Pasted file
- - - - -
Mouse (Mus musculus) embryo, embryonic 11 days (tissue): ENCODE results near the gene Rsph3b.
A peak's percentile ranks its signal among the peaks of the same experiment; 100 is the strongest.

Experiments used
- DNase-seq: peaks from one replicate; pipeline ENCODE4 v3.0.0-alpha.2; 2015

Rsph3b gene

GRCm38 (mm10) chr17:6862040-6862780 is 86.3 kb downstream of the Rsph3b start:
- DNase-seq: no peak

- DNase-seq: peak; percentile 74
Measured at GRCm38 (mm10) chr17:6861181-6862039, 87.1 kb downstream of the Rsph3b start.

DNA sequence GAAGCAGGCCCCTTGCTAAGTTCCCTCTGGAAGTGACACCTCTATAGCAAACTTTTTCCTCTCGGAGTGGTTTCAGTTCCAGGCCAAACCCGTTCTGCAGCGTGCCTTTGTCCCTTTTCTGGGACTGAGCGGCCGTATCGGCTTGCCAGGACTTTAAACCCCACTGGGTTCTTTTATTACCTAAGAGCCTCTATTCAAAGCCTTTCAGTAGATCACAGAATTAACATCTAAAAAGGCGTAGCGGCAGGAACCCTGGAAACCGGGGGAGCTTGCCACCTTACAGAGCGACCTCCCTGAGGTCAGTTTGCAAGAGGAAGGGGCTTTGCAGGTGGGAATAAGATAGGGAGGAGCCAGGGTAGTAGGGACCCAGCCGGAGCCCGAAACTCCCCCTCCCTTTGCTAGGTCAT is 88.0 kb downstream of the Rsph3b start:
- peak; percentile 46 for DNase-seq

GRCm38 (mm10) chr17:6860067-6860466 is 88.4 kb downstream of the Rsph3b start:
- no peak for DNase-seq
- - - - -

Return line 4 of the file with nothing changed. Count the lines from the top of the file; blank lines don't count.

- DNase-seq: peaks from one replicate; pipeline ENCODE4 v3.0.0-alpha.2; 2015